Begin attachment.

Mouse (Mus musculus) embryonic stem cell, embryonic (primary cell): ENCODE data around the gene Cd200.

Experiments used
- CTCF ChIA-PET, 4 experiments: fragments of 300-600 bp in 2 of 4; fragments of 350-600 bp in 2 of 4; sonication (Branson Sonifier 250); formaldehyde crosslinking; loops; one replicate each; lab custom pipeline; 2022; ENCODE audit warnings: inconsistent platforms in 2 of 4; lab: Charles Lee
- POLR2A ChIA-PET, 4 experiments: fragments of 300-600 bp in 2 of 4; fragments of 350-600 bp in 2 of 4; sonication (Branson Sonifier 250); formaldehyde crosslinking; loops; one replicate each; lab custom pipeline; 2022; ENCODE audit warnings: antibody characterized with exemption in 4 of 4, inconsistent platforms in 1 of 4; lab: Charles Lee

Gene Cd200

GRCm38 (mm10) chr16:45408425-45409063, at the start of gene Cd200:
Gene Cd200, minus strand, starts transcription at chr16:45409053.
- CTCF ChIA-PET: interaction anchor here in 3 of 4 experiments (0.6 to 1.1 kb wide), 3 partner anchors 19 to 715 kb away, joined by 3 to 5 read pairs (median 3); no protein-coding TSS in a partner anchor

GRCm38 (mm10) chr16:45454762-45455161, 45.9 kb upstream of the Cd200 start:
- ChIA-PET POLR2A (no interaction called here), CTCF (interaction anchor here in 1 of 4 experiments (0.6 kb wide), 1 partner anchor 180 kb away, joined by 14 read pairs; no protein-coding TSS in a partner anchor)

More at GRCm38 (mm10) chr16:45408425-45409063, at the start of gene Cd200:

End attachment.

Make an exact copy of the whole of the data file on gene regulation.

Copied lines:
Mouse (Mus musculus) embryonic stem cell, embryonic (primary cell): ENCODE data around the gene Cd200.

Experiments used
- CTCF ChIA-PET, 4 experiments: fragments of 300-600 bp in 2 of 4; fragments of 350-600 bp in 2 of 4; sonication (Branson Sonifier 250); formaldehyde crosslinking; loops; one replicate each; lab custom pipeline; 2022; ENCODE audit warnings: inconsistent platforms in 2 of 4; lab: Charles Lee
- POLR2A ChIA-PET, 4 experiments: fragments of 300-600 bp in 2 of 4; fragments of 350-600 bp in 2 of 4; sonication (Branson Sonifier 250); formaldehyde crosslinking; loops; one replicate each; lab custom pipeline; 2022; ENCODE audit warnings: antibody characterized with exemption in 4 of 4, inconsistent platforms in 1 of 4; lab: Charles Lee

Gene Cd200

GRCm38 (mm10) chr16:45408425-45409063, at the start of gene Cd200:
Gene Cd200, minus strand, starts transcription at chr16:45409053.
- CTCF ChIA-PET: interaction anchor here in 3 of 4 experiments (0.6 to 1.1 kb wide), 3 partner anchors 19 to 715 kb away, joined by 3 to 5 read pairs (median 3); no protein-coding TSS in a partner anchor

GRCm38 (mm10) chr16:45454762-45455161, 45.9 kb upstream of the Cd200 start:
- ChIA-PET POLR2A (no interaction called here), CTCF (interaction anchor here in 1 of 4 experiments (0.6 kb wide), 1 partner anchor 180 kb away, joined by 14 read pairs; no protein-coding TSS in a partner anchor)

More at GRCm38 (mm10) chr16:45408425-45409063, at the start of gene Cd200: